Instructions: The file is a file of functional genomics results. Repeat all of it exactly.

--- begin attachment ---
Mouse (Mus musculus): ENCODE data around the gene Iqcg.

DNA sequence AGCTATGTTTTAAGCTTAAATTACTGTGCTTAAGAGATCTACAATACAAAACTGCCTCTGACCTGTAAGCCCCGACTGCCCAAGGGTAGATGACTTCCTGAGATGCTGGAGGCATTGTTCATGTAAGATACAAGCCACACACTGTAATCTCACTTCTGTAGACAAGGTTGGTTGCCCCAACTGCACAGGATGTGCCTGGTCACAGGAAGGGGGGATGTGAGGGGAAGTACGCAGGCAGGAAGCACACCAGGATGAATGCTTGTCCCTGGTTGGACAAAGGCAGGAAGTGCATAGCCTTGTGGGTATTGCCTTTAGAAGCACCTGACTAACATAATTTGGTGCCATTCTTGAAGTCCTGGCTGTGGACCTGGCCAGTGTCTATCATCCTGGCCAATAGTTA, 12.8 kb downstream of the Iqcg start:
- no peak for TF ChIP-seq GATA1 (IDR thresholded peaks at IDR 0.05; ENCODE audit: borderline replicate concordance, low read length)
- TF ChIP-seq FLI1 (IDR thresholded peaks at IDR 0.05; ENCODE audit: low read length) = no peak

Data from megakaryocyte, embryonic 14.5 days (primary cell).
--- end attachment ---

Mouse (Mus musculus): ENCODE data around the gene Iqcg.

DNA sequence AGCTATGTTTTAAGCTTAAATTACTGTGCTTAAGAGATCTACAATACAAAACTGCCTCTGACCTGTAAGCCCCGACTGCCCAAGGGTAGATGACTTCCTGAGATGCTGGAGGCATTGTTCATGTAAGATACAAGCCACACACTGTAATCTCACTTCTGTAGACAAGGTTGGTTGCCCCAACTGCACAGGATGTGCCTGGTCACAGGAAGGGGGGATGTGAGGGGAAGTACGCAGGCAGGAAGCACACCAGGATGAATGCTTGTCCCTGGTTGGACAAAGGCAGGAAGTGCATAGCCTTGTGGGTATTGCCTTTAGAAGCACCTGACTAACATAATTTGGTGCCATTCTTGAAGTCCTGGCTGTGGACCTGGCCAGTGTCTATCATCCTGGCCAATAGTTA, 12.8 kb downstream of the Iqcg start:
- no peak for TF ChIP-seq GATA1 (IDR thresholded peaks at IDR 0.05; ENCODE audit: borderline replicate concordance, low read length)
- TF ChIP-seq FLI1 (IDR thresholded peaks at IDR 0.05; ENCODE audit: low read length) = no peak

Data from megakaryocyte, embryonic 14.5 days (primary cell).